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Are mainstream media evil? Breitbart and 'tea party' group disagree.

The president of FreedomWorks, the group that hosted Sunday's 'tea party' rally in Washington, said the press isn't evil, as conservative blogger Andrew Breitbart says, but its role is changing.

By Dave CookStaff writer / September 14, 2010

Conservative online publisher Andrew Breitbart called the mainstream media 'evil' at a rally on the National Mall in Washington Sunday.

Reed Saxon/AP/File

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The president of the group that organized Sunday’s "tea party" rally on the National Mall says he disagrees with conservative blogger Andrew Breitbart’s statement at the gathering that the mainstream media is “evil.”

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Speaking at the rally on the grounds of the US Capitol, Mr. Breitbart said the mainstream media are “lovely as individuals, but as an organism they’re flat-out evil.” Addressing reporters covering the event, Breitbart said, “Turn around and look at the American people, media. Look at them. These are the people you called racist, sexist, homophobe, Islamaphobe.”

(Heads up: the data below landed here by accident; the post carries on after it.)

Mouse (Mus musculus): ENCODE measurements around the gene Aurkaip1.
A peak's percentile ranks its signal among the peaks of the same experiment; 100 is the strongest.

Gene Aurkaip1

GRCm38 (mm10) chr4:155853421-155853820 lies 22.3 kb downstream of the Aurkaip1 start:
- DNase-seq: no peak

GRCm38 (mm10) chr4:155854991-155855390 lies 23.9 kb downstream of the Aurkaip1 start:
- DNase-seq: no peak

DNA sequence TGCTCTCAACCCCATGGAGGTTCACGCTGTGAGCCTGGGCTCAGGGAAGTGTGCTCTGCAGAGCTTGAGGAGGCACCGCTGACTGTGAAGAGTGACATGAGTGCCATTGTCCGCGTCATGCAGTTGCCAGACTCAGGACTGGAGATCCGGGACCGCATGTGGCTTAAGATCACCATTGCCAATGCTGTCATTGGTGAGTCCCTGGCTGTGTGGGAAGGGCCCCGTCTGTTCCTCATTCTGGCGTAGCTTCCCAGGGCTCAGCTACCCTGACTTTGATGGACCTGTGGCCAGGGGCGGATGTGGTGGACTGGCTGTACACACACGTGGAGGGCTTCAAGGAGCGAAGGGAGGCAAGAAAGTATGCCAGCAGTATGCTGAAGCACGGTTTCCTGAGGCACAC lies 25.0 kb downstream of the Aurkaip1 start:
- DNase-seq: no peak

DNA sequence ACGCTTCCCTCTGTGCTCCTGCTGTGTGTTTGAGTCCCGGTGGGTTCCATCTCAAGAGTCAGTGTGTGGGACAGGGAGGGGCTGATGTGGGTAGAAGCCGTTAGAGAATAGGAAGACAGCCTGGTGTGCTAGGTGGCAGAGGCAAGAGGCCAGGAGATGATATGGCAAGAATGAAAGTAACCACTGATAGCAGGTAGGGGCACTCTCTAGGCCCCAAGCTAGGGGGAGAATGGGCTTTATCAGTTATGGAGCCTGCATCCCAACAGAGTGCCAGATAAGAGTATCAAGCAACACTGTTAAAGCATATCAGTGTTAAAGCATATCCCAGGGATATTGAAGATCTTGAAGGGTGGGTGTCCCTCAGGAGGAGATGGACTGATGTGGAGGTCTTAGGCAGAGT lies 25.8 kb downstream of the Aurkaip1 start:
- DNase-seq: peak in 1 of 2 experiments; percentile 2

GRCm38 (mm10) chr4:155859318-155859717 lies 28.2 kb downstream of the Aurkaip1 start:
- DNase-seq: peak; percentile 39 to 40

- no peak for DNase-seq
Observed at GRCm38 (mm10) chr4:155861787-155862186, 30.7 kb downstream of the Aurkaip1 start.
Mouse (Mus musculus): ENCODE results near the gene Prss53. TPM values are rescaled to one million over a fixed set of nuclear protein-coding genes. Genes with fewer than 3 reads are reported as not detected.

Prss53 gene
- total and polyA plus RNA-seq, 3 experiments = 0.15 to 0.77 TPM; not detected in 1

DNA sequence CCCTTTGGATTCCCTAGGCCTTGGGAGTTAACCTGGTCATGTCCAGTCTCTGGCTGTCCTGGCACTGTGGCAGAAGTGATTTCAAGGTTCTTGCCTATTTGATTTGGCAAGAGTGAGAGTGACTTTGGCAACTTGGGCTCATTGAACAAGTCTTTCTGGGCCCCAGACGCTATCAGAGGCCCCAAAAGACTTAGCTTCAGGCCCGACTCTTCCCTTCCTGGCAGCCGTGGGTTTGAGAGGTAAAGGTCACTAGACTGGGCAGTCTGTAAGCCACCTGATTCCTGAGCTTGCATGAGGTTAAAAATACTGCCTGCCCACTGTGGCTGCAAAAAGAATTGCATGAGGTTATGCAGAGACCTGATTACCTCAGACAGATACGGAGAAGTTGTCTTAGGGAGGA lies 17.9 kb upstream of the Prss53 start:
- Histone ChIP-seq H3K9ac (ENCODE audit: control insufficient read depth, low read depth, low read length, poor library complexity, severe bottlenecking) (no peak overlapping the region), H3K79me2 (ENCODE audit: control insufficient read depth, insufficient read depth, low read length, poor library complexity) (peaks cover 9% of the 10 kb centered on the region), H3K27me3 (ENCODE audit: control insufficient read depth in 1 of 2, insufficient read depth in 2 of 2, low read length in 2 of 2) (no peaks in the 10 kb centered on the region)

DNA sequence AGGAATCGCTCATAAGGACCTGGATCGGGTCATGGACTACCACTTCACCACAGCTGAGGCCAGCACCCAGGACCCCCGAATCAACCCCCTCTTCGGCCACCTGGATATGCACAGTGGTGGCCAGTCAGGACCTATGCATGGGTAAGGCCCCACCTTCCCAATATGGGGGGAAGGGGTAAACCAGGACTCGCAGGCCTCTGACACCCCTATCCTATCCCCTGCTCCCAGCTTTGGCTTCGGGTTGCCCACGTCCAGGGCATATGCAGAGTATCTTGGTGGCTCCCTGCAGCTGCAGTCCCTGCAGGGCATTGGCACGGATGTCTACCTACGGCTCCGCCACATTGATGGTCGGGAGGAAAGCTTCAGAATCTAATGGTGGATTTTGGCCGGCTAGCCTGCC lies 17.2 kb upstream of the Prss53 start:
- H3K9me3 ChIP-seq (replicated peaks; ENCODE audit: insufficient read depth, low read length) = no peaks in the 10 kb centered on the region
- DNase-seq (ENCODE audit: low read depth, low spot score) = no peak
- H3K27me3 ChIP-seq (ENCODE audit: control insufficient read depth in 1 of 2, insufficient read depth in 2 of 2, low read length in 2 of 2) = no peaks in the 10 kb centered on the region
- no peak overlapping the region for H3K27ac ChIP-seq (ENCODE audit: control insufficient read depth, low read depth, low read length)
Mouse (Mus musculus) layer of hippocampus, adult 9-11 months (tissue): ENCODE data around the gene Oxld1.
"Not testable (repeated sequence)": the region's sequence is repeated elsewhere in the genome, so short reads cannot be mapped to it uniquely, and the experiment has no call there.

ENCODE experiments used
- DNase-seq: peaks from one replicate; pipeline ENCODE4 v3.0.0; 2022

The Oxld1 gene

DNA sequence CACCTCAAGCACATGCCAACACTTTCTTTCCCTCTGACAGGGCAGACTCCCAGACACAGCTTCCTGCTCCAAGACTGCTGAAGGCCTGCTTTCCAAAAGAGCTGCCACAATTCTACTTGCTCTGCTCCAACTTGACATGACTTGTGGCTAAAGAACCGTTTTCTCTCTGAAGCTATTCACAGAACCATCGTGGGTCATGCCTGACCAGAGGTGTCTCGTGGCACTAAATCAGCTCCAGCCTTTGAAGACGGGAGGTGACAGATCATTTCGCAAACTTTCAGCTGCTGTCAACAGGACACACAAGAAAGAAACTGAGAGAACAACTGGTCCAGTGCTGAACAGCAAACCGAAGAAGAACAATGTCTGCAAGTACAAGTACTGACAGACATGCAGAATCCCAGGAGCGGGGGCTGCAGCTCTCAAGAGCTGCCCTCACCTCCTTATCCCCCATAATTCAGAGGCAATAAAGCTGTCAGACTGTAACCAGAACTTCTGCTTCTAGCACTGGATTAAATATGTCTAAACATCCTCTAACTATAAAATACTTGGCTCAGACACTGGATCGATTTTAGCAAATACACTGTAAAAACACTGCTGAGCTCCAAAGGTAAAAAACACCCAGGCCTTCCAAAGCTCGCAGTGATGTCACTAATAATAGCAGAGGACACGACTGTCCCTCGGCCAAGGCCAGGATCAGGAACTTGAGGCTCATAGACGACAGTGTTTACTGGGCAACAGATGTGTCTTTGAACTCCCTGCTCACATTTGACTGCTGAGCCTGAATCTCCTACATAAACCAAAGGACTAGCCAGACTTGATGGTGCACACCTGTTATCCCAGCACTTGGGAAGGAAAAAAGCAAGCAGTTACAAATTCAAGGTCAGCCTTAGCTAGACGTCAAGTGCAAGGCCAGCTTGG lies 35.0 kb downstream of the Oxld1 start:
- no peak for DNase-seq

At a Monitor-sponsored breakfast for reporters on Monday, FreedomWorks President Matt Kibbe was asked if he agreed with Mr. Breitbart’s charge. “Andrew is a very flamboyant showman. No, we don’t think the press is evil, otherwise we wouldn’t be here today,” he told 28 reporters gathered at a Washington hotel.

But Mr. Kibbe did go on to note that the role of the mainstream press has declined in political life, a trend he welcomed. “The more interesting point is the decentralization of information that all of us are seeing right now and this is one of the life forces of the tea party movement. We no longer need three networks or two political parties to tell us what to think or to get our information from,” he said.

"What’s happened through bloggers and through multiple online media sources," he said, "is that folks are getting information for themselves. They are reading the health care bill. They are finding out what is going on in Congress. And to me, this is a very positive driving force in American politics. You have a more educated electorate."

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